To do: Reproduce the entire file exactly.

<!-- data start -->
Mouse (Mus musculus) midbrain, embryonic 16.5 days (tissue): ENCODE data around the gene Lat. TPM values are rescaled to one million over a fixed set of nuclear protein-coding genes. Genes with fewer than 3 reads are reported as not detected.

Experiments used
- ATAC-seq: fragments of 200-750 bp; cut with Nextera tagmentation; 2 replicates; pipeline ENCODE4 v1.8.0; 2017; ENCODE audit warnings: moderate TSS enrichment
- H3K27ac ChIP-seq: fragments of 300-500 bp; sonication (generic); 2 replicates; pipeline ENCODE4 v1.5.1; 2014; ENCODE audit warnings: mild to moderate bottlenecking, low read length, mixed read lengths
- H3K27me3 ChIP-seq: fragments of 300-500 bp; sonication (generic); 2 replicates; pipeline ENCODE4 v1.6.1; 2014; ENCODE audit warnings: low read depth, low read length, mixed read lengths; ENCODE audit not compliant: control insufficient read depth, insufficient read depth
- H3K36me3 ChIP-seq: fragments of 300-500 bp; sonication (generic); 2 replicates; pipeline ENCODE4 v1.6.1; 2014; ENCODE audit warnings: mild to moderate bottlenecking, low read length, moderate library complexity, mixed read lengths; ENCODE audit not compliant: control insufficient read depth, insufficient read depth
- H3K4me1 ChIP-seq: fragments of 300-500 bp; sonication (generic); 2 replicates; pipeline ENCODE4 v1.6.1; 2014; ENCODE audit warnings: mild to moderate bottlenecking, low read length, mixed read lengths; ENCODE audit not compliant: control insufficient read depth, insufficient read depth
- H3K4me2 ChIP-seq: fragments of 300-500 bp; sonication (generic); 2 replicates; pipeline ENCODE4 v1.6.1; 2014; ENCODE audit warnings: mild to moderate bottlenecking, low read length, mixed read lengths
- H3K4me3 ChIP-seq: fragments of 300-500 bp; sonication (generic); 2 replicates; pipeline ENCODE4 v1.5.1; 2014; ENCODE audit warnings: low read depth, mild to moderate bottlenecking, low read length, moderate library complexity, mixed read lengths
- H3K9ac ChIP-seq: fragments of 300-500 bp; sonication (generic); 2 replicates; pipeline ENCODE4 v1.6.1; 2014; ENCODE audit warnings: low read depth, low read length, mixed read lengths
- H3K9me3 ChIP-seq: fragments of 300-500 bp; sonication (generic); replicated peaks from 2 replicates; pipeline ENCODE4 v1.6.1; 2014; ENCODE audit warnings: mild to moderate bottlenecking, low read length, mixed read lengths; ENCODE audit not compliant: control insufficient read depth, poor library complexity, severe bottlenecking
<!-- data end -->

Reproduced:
Mouse (Mus musculus) midbrain, embryonic 16.5 days (tissue): ENCODE data around the gene Lat. TPM values are rescaled to one million over a fixed set of nuclear protein-coding genes. Genes with fewer than 3 reads are reported as not detected.

Experiments used
- ATAC-seq: fragments of 200-750 bp; cut with Nextera tagmentation; 2 replicates; pipeline ENCODE4 v1.8.0; 2017; ENCODE audit warnings: moderate TSS enrichment
- H3K27ac ChIP-seq: fragments of 300-500 bp; sonication (generic); 2 replicates; pipeline ENCODE4 v1.5.1; 2014; ENCODE audit warnings: mild to moderate bottlenecking, low read length, mixed read lengths
- H3K27me3 ChIP-seq: fragments of 300-500 bp; sonication (generic); 2 replicates; pipeline ENCODE4 v1.6.1; 2014; ENCODE audit warnings: low read depth, low read length, mixed read lengths; ENCODE audit not compliant: control insufficient read depth, insufficient read depth
- H3K36me3 ChIP-seq: fragments of 300-500 bp; sonication (generic); 2 replicates; pipeline ENCODE4 v1.6.1; 2014; ENCODE audit warnings: mild to moderate bottlenecking, low read length, moderate library complexity, mixed read lengths; ENCODE audit not compliant: control insufficient read depth, insufficient read depth
- H3K4me1 ChIP-seq: fragments of 300-500 bp; sonication (generic); 2 replicates; pipeline ENCODE4 v1.6.1; 2014; ENCODE audit warnings: mild to moderate bottlenecking, low read length, mixed read lengths; ENCODE audit not compliant: control insufficient read depth, insufficient read depth
- H3K4me2 ChIP-seq: fragments of 300-500 bp; sonication (generic); 2 replicates; pipeline ENCODE4 v1.6.1; 2014; ENCODE audit warnings: mild to moderate bottlenecking, low read length, mixed read lengths
- H3K4me3 ChIP-seq: fragments of 300-500 bp; sonication (generic); 2 replicates; pipeline ENCODE4 v1.5.1; 2014; ENCODE audit warnings: low read depth, mild to moderate bottlenecking, low read length, moderate library complexity, mixed read lengths
- H3K9ac ChIP-seq: fragments of 300-500 bp; sonication (generic); 2 replicates; pipeline ENCODE4 v1.6.1; 2014; ENCODE audit warnings: low read depth, low read length, mixed read lengths
- H3K9me3 ChIP-seq: fragments of 300-500 bp; sonication (generic); replicated peaks from 2 replicates; pipeline ENCODE4 v1.6.1; 2014; ENCODE audit warnings: mild to moderate bottlenecking, low read length, mixed read lengths; ENCODE audit not compliant: control insufficient read depth, poor library complexity, severe bottlenecking